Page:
Fla. Dept. of Agriculture frustrated by EPA clean water rules
Speaking to the state House Subcommittee on Agriculture and Natural Resources yesterday, the Florida Department of Agriculture’s Rich Budell continued to express concern with federally mandated water pollution standards. Though the state of Florida is currently in a race to draw up its own rules before the EPA can implement its regulations, Budell said that ”the concerns are really the same” no matter who creates them. “Florida collects more water quality data than any other state in the nation … [and] we have the most advanced reuse,” said Budell, who has criticized the EPA’s numeric nutrient criteria in the past.
Among Budell’s concerns with the EPA’s version of the water pollution rules? “The science is weak,” “we don’t think they do an adequate job considering the diversity of waters in Florida” and “many biologically healthy waters under the EPA rule would be determined impaired.”
As for claims that Florida’s agricultural industry (whose fertilizer-laden effluent often contributes to algal blooms and fish kills) wouldn’t be affected by the rules, Budell told the panel it’s an assertion that “is at best naive.”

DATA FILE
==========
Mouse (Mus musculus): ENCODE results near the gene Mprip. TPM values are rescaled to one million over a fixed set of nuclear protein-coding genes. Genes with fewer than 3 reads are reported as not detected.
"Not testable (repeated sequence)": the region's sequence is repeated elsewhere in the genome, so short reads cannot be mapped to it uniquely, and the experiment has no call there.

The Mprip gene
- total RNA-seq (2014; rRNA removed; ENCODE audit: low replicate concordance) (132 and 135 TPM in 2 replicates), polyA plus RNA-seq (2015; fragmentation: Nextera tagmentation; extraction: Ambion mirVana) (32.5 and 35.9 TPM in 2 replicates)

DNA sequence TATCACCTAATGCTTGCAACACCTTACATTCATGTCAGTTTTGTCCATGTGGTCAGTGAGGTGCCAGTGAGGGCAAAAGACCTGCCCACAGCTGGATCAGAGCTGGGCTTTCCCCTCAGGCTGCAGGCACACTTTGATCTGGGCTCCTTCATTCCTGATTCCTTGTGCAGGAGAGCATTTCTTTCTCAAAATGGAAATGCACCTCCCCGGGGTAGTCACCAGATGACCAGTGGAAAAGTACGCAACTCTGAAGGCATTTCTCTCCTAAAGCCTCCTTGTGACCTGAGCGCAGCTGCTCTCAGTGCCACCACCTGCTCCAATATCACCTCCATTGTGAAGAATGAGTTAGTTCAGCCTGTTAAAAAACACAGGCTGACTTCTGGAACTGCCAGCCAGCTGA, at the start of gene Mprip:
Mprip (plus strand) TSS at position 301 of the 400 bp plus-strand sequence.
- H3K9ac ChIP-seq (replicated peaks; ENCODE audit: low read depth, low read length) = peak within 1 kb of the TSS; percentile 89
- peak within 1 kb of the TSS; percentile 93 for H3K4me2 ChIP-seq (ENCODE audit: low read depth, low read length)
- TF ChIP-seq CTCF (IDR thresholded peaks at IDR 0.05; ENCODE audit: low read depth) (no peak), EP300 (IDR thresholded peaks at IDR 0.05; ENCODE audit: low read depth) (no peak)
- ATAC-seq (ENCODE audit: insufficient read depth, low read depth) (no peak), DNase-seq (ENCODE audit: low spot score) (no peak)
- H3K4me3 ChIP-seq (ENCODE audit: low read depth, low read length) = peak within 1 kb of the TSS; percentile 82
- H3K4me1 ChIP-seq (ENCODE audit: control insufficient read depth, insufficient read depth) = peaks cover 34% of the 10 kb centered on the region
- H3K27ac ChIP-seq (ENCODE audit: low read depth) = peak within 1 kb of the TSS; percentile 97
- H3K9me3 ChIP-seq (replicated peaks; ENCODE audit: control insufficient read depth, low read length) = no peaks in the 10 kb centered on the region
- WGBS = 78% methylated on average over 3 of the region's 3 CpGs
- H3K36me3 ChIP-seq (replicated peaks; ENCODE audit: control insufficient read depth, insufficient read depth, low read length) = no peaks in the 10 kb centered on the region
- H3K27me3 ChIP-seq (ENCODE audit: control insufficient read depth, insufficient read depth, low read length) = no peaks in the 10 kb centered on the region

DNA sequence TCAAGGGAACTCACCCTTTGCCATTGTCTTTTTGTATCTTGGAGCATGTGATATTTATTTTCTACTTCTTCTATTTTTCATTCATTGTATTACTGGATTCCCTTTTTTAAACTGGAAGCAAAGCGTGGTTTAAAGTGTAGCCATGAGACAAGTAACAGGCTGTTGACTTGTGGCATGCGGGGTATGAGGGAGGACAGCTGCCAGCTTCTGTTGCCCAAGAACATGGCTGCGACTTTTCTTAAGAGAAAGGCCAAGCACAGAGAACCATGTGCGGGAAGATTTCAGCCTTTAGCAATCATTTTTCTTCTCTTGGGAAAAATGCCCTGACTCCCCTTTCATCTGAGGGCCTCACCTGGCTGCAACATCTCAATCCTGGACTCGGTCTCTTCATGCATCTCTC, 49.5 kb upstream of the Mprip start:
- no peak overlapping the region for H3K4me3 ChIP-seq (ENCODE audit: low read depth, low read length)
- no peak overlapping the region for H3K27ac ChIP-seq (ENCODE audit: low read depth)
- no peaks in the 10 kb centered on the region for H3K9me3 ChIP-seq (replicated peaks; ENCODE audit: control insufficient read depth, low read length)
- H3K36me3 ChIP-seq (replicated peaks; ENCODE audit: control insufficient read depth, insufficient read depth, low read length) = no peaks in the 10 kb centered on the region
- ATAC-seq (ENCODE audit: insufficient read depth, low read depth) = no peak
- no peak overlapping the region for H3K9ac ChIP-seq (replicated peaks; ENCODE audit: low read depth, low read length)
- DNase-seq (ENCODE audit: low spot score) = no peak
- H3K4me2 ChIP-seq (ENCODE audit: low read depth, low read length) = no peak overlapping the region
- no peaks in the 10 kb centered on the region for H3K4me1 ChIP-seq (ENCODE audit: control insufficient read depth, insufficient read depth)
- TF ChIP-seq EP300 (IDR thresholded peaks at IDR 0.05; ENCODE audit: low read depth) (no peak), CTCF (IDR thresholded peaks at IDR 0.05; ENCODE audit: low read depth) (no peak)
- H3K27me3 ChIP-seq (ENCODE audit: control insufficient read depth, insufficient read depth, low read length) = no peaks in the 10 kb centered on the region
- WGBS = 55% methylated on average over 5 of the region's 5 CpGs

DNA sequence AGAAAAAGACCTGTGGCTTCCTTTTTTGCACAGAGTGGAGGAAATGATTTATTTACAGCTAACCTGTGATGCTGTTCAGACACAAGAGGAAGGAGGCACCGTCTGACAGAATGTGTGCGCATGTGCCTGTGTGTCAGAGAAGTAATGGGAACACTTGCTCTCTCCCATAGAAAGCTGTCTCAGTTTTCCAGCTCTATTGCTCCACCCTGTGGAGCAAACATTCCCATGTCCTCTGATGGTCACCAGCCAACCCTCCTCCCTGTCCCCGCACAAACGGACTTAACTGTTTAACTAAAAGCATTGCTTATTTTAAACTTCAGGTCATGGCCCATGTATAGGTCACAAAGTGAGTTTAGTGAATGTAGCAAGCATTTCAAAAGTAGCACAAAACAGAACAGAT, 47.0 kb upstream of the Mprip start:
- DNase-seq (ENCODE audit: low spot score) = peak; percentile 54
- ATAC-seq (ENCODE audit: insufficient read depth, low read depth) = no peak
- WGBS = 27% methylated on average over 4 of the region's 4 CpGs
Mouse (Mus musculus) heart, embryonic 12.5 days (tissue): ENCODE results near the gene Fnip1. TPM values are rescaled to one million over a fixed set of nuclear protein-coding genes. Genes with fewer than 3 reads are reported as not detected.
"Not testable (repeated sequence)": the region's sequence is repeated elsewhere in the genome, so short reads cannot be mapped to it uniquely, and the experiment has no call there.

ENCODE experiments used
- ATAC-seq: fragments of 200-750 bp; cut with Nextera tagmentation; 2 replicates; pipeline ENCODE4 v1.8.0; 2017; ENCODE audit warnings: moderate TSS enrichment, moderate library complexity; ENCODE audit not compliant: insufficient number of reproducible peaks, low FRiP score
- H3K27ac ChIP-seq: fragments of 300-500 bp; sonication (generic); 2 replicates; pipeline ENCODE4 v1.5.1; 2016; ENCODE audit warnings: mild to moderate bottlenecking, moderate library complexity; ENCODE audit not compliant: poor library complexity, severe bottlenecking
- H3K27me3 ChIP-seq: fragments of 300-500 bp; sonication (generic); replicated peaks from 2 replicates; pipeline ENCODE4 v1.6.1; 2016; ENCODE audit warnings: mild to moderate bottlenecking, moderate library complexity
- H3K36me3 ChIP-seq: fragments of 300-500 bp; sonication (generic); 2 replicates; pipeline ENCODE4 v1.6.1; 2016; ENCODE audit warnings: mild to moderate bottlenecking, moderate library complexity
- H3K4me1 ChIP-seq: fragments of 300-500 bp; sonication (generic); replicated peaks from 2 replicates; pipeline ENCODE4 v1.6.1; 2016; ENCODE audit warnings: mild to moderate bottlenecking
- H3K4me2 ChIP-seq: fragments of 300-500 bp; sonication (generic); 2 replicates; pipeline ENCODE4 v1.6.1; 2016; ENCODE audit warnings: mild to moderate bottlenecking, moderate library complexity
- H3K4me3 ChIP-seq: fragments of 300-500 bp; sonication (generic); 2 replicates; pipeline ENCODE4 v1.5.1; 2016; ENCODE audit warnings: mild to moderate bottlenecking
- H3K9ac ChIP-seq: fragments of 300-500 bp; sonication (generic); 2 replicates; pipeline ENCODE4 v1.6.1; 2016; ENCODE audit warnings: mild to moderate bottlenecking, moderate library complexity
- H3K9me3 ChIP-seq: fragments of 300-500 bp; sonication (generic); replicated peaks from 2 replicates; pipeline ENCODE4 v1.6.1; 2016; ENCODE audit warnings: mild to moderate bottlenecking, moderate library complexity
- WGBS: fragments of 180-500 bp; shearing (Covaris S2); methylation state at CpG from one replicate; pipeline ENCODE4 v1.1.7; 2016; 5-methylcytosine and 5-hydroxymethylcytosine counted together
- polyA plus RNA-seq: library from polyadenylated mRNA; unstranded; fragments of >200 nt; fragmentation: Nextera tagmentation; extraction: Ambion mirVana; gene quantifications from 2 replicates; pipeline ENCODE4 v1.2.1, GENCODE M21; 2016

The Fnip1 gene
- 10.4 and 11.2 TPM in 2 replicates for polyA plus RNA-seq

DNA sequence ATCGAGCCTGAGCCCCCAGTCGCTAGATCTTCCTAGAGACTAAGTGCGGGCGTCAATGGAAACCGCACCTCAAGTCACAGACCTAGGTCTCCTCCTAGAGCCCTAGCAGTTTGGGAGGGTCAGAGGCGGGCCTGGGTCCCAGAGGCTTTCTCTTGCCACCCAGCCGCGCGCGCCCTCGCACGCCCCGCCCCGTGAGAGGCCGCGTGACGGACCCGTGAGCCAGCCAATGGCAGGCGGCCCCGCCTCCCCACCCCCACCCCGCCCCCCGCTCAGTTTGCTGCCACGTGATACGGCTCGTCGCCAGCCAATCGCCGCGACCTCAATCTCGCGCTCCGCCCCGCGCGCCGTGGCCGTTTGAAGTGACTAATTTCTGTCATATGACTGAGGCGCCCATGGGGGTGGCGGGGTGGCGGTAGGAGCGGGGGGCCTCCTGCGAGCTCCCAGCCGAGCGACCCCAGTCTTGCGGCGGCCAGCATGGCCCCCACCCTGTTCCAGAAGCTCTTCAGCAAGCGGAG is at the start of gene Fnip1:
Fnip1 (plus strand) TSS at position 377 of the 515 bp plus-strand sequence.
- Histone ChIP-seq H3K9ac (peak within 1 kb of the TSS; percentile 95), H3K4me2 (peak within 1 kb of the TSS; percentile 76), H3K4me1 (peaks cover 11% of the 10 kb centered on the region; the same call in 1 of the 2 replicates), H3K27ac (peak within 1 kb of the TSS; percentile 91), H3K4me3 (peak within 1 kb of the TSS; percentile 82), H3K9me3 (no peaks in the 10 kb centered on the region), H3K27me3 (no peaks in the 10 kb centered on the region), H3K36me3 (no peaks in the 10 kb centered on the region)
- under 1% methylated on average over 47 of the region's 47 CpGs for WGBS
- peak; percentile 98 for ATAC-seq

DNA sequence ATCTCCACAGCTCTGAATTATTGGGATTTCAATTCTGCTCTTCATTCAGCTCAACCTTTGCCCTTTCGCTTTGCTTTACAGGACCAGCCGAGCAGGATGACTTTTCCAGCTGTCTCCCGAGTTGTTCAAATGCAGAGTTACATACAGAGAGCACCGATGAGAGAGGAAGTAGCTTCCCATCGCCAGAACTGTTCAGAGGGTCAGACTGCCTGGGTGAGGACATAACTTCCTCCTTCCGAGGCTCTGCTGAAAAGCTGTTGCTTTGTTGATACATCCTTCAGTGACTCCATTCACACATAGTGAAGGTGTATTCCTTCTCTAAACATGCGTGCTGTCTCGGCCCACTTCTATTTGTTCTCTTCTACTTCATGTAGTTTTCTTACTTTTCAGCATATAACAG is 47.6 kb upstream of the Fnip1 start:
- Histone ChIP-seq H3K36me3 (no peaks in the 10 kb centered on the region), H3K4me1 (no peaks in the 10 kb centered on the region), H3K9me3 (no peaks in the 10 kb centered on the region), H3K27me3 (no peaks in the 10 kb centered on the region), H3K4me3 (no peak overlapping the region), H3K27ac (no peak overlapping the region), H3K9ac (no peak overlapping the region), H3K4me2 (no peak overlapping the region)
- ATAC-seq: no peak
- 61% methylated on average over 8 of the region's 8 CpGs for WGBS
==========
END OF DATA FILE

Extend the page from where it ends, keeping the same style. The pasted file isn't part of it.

Budell claims that point-source polluters like pulp and paper mills, dairy operations and hog farms would definitely be impacted, despite EPA claims to the contrary.
“EPA has made it very clear in other parts of the country … [and] clearly indicated the direction they are taking is to require states to implement programs to regulate agricultural stormwater flow,” he said. “The Clean Water Act may not give them permitting authority over agriculture [but] they have other mechanisms. … That’s the connection we make from what we see the agency doing in other parts of the country.”
Though Budell himself admitted that much about the rules remains uncertain, he made clear his stance that “no sector of agriculture can comply with the … criteria as proposed.”
Budell did say that the ag industry in general supports the state’s efforts to write its own rules, which he said would be “infinitely more palatable” than the EPA’s version.